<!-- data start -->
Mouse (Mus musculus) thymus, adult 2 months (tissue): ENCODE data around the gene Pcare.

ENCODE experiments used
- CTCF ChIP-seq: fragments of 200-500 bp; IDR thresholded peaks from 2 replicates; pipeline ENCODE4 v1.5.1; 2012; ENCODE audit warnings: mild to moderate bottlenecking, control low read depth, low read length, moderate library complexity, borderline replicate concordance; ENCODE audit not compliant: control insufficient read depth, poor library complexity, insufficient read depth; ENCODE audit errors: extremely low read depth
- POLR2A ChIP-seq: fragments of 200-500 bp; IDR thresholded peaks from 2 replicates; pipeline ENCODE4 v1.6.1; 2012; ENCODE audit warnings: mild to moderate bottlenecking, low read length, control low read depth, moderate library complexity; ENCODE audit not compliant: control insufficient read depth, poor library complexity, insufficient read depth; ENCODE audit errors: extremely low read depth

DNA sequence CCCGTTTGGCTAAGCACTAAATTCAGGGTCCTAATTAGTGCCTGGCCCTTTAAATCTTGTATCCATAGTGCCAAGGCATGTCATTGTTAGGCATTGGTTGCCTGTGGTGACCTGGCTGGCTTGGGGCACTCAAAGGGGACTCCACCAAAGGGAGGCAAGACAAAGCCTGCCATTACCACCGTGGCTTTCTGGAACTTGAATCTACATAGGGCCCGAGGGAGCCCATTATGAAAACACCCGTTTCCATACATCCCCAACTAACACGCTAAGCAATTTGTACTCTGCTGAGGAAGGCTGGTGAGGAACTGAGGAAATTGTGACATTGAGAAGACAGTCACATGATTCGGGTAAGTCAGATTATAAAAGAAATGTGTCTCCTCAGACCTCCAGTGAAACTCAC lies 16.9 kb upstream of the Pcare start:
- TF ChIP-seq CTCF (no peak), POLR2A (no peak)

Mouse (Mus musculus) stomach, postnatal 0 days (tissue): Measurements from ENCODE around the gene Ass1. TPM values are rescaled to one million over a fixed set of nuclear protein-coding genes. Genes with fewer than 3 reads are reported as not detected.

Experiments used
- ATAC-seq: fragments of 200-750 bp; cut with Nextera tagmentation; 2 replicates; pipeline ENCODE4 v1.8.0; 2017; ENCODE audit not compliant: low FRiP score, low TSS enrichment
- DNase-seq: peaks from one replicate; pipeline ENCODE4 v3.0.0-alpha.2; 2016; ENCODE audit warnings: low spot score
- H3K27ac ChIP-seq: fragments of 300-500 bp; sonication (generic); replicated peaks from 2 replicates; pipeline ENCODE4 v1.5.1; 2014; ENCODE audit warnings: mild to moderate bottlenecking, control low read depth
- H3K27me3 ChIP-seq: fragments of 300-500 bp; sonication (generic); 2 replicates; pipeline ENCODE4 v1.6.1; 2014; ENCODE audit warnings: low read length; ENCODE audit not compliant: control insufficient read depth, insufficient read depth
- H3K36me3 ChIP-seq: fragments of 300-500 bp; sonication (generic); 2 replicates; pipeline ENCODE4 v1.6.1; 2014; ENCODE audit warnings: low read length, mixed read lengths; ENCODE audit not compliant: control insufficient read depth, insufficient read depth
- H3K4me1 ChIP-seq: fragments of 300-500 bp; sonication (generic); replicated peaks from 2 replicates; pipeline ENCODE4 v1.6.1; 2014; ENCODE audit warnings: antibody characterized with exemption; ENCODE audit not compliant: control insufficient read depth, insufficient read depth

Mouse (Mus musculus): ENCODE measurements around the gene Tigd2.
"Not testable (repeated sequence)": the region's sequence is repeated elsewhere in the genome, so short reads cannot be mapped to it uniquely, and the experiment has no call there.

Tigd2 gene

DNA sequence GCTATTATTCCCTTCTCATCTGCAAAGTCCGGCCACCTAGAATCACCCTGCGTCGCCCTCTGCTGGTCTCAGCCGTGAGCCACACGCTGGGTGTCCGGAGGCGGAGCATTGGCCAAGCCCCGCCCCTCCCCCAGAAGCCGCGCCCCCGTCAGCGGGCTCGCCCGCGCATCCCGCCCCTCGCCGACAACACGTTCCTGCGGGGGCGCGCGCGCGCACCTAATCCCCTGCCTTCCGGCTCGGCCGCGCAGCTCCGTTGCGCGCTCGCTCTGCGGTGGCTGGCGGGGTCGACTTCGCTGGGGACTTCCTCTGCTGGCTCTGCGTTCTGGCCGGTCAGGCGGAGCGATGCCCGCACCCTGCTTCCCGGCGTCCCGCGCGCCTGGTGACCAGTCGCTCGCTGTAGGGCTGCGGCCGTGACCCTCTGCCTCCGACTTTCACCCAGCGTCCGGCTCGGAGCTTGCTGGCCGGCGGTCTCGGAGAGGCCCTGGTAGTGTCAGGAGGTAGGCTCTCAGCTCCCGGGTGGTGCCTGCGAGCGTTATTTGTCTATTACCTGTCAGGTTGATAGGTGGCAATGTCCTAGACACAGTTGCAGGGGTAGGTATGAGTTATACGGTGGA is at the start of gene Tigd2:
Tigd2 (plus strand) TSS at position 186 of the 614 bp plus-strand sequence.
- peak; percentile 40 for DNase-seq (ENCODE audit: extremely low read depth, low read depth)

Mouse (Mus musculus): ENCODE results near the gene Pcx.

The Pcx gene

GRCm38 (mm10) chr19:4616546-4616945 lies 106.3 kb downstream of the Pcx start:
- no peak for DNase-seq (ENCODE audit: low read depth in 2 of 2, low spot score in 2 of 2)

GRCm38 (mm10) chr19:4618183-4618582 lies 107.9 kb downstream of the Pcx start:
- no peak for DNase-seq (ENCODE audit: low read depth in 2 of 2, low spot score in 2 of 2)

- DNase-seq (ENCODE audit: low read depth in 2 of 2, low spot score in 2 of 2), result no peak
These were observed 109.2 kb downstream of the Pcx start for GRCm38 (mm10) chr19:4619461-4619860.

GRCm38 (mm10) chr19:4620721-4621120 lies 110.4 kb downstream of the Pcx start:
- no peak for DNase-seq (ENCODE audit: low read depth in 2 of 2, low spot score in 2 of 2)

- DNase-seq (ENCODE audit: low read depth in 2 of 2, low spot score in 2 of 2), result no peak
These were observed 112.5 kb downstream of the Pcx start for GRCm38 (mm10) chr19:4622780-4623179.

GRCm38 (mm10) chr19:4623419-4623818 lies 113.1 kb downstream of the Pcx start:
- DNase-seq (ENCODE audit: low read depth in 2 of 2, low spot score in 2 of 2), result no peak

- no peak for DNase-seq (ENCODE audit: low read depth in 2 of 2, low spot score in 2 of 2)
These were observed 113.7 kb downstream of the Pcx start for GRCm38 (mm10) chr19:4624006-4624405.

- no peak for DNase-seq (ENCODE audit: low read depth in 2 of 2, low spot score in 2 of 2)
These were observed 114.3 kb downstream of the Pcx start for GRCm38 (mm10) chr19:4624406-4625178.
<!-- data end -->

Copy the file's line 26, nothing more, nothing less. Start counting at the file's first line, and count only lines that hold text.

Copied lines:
- no peak for DNase-seq (ENCODE audit: low read depth in 2 of 2, low spot score in 2 of 2)